And while the government will point to lots of funding announcements and initiatives like the round table, the fact remains that the Liberals' policies over the last seven years haven't worked and there's no change in sight.

Wednesday, January 30, 2008

Government playground funding system just plain weird

I just glanced at the government press release last month announcing funding for 66 school playground projects across the province. It seemed wrong that playground equipment is no longer considered something kids are entitled to. The government won't pay, so parents have to raise the money. That's easy in some schools, way harder in others.
Jason Harshenin, editor of the Grand Forks Gazette, paid more attention. It turned the grants covered about 10 per cent of the school playground requests. And they were awarded by lucky draw, not need.
Here's his excellent column.

Grant lottery irresponsible
By Jason Harshenin
Grand Forks Gazette
When the Hutton Elementary School Parent Advisory Council (PAC) initiated its fund raising efforts to replace the school’s old and dilapidated playground, nobody anticipated that the British Columbia Confederation of Parent Advisory Councils (BCCPAC) would not support their fundraising efforts.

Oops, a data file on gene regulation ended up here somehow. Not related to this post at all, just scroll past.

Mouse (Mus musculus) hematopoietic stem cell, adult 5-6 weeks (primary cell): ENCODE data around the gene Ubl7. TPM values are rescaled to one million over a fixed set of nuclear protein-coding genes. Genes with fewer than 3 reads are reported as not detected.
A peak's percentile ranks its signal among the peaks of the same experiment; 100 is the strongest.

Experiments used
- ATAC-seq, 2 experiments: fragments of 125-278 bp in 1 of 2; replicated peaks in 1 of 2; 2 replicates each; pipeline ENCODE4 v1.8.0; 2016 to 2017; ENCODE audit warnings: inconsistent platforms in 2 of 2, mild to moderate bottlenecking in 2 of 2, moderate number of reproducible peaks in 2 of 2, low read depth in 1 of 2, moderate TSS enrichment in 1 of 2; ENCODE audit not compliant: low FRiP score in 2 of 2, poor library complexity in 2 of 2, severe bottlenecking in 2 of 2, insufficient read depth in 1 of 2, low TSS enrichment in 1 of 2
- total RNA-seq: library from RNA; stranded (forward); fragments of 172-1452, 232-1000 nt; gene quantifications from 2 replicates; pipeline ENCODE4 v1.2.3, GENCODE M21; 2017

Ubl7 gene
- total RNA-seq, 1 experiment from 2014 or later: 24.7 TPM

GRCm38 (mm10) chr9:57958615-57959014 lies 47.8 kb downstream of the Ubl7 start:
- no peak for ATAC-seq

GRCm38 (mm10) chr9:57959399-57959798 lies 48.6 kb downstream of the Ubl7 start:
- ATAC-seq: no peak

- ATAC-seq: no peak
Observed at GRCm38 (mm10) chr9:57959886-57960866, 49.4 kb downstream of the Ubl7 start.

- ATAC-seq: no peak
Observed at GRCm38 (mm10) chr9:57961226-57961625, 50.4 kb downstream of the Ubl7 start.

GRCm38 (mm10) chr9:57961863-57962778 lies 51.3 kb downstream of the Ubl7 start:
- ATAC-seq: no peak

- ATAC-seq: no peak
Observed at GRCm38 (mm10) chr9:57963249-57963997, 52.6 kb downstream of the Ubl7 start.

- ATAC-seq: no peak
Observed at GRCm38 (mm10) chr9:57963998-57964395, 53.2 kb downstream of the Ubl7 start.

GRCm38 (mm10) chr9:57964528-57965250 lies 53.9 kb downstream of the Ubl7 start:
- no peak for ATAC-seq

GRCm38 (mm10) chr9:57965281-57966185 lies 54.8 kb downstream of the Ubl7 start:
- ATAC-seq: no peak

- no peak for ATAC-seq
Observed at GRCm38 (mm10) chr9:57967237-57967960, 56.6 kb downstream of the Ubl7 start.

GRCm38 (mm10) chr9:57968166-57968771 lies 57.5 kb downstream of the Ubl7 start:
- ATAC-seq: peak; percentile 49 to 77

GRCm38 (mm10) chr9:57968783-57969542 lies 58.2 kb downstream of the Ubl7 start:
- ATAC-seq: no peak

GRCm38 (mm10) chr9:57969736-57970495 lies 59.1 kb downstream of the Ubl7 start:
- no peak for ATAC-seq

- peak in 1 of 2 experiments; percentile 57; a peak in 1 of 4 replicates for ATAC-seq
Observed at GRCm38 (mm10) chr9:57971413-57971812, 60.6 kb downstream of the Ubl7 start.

Hutton PAC members applied for grant funding through ActNow BC – a “partnership-based, cross-ministry health and wellness Initiative” that is supposed to “promote healthy living choices to improve the quality of life for all British Columbians”. BCCPAC administered the funding and selected a lottery in order to do so. According to BCCPAC communications and media coordinator, Gabrielle Moore, over 600 schools initially applied for the funding and between them they requested $11 million dollars in funding. Only 66 schools across the province, however, were distributed the $1 million allocated by the Ministry of Education.
Obviously there is a major need for better playground equipment across the entire province. Obviously not enough money has been set aside to address this concern.